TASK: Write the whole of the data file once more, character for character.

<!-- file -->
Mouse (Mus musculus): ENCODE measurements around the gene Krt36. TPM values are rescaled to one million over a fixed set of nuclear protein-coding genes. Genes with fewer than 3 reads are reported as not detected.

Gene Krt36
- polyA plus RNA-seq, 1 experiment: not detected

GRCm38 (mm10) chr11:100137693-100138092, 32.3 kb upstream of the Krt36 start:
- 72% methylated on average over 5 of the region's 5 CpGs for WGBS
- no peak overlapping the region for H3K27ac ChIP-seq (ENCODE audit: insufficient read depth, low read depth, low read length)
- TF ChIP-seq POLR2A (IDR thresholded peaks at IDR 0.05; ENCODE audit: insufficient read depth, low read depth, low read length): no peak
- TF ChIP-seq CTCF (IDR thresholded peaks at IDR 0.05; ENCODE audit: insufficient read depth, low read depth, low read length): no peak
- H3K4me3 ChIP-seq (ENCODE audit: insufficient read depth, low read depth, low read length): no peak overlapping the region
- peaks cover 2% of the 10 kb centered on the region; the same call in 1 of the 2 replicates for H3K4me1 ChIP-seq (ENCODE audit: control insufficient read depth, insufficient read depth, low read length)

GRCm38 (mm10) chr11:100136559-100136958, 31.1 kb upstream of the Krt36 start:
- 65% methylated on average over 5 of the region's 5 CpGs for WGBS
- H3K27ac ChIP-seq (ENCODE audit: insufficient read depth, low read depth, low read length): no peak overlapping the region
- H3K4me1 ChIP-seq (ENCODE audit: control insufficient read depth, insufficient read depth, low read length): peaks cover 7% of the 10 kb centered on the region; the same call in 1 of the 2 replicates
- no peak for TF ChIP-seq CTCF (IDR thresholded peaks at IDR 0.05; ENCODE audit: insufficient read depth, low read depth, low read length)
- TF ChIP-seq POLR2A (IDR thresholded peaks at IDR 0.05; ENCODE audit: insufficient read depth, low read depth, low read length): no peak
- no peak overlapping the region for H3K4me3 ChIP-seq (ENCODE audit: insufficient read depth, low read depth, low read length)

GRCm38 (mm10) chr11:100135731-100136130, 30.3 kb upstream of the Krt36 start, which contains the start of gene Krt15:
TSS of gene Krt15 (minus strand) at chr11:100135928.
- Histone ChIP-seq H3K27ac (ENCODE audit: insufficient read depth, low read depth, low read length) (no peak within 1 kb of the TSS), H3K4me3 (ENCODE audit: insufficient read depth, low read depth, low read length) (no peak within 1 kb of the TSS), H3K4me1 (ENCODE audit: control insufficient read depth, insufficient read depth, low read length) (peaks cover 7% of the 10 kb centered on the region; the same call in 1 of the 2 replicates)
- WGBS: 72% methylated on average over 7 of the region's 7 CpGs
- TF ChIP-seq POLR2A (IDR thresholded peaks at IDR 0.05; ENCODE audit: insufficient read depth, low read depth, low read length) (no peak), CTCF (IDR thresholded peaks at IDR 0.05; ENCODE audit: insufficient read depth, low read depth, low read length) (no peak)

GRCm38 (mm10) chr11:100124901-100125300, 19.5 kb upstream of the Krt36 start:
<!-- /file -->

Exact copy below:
Mouse (Mus musculus): ENCODE measurements around the gene Krt36. TPM values are rescaled to one million over a fixed set of nuclear protein-coding genes. Genes with fewer than 3 reads are reported as not detected.

Gene Krt36
- polyA plus RNA-seq, 1 experiment: not detected

GRCm38 (mm10) chr11:100137693-100138092, 32.3 kb upstream of the Krt36 start:
- 72% methylated on average over 5 of the region's 5 CpGs for WGBS
- no peak overlapping the region for H3K27ac ChIP-seq (ENCODE audit: insufficient read depth, low read depth, low read length)
- TF ChIP-seq POLR2A (IDR thresholded peaks at IDR 0.05; ENCODE audit: insufficient read depth, low read depth, low read length): no peak
- TF ChIP-seq CTCF (IDR thresholded peaks at IDR 0.05; ENCODE audit: insufficient read depth, low read depth, low read length): no peak
- H3K4me3 ChIP-seq (ENCODE audit: insufficient read depth, low read depth, low read length): no peak overlapping the region
- peaks cover 2% of the 10 kb centered on the region; the same call in 1 of the 2 replicates for H3K4me1 ChIP-seq (ENCODE audit: control insufficient read depth, insufficient read depth, low read length)

GRCm38 (mm10) chr11:100136559-100136958, 31.1 kb upstream of the Krt36 start:
- 65% methylated on average over 5 of the region's 5 CpGs for WGBS
- H3K27ac ChIP-seq (ENCODE audit: insufficient read depth, low read depth, low read length): no peak overlapping the region
- H3K4me1 ChIP-seq (ENCODE audit: control insufficient read depth, insufficient read depth, low read length): peaks cover 7% of the 10 kb centered on the region; the same call in 1 of the 2 replicates
- no peak for TF ChIP-seq CTCF (IDR thresholded peaks at IDR 0.05; ENCODE audit: insufficient read depth, low read depth, low read length)
- TF ChIP-seq POLR2A (IDR thresholded peaks at IDR 0.05; ENCODE audit: insufficient read depth, low read depth, low read length): no peak
- no peak overlapping the region for H3K4me3 ChIP-seq (ENCODE audit: insufficient read depth, low read depth, low read length)

GRCm38 (mm10) chr11:100135731-100136130, 30.3 kb upstream of the Krt36 start, which contains the start of gene Krt15:
TSS of gene Krt15 (minus strand) at chr11:100135928.
- Histone ChIP-seq H3K27ac (ENCODE audit: insufficient read depth, low read depth, low read length) (no peak within 1 kb of the TSS), H3K4me3 (ENCODE audit: insufficient read depth, low read depth, low read length) (no peak within 1 kb of the TSS), H3K4me1 (ENCODE audit: control insufficient read depth, insufficient read depth, low read length) (peaks cover 7% of the 10 kb centered on the region; the same call in 1 of the 2 replicates)
- WGBS: 72% methylated on average over 7 of the region's 7 CpGs
- TF ChIP-seq POLR2A (IDR thresholded peaks at IDR 0.05; ENCODE audit: insufficient read depth, low read depth, low read length) (no peak), CTCF (IDR thresholded peaks at IDR 0.05; ENCODE audit: insufficient read depth, low read depth, low read length) (no peak)

GRCm38 (mm10) chr11:100124901-100125300, 19.5 kb upstream of the Krt36 start: